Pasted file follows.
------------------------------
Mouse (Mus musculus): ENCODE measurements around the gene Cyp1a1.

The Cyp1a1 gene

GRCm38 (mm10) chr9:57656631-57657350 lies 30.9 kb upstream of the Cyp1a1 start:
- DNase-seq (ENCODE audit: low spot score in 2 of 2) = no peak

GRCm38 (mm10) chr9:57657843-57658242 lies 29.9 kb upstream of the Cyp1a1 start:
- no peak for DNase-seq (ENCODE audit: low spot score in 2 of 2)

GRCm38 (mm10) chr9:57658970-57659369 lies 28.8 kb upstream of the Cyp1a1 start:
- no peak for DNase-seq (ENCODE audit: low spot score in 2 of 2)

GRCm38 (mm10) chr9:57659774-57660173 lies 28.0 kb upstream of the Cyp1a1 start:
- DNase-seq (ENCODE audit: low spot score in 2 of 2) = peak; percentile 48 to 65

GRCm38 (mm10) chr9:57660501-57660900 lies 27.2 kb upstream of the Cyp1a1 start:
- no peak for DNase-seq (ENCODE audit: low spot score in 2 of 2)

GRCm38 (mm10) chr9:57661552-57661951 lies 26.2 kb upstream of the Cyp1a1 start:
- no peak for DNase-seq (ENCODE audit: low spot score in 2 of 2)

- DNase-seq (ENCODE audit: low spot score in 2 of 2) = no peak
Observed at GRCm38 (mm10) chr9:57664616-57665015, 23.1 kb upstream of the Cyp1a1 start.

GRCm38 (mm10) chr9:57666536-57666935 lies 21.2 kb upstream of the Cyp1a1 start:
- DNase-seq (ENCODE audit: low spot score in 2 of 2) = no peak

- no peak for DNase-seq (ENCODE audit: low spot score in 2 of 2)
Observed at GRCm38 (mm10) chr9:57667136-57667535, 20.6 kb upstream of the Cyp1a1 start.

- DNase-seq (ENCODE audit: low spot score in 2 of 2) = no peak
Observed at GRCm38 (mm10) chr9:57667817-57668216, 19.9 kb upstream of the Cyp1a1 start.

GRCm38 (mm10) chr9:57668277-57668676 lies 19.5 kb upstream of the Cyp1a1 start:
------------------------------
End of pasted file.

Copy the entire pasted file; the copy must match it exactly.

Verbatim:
Mouse (Mus musculus): ENCODE measurements around the gene Cyp1a1.

The Cyp1a1 gene

GRCm38 (mm10) chr9:57656631-57657350 lies 30.9 kb upstream of the Cyp1a1 start:
- DNase-seq (ENCODE audit: low spot score in 2 of 2) = no peak

GRCm38 (mm10) chr9:57657843-57658242 lies 29.9 kb upstream of the Cyp1a1 start:
- no peak for DNase-seq (ENCODE audit: low spot score in 2 of 2)

GRCm38 (mm10) chr9:57658970-57659369 lies 28.8 kb upstream of the Cyp1a1 start:
- no peak for DNase-seq (ENCODE audit: low spot score in 2 of 2)

GRCm38 (mm10) chr9:57659774-57660173 lies 28.0 kb upstream of the Cyp1a1 start:
- DNase-seq (ENCODE audit: low spot score in 2 of 2) = peak; percentile 48 to 65

GRCm38 (mm10) chr9:57660501-57660900 lies 27.2 kb upstream of the Cyp1a1 start:
- no peak for DNase-seq (ENCODE audit: low spot score in 2 of 2)

GRCm38 (mm10) chr9:57661552-57661951 lies 26.2 kb upstream of the Cyp1a1 start:
- no peak for DNase-seq (ENCODE audit: low spot score in 2 of 2)

- DNase-seq (ENCODE audit: low spot score in 2 of 2) = no peak
Observed at GRCm38 (mm10) chr9:57664616-57665015, 23.1 kb upstream of the Cyp1a1 start.

GRCm38 (mm10) chr9:57666536-57666935 lies 21.2 kb upstream of the Cyp1a1 start:
- DNase-seq (ENCODE audit: low spot score in 2 of 2) = no peak

- no peak for DNase-seq (ENCODE audit: low spot score in 2 of 2)
Observed at GRCm38 (mm10) chr9:57667136-57667535, 20.6 kb upstream of the Cyp1a1 start.

- DNase-seq (ENCODE audit: low spot score in 2 of 2) = no peak
Observed at GRCm38 (mm10) chr9:57667817-57668216, 19.9 kb upstream of the Cyp1a1 start.

GRCm38 (mm10) chr9:57668277-57668676 lies 19.5 kb upstream of the Cyp1a1 start: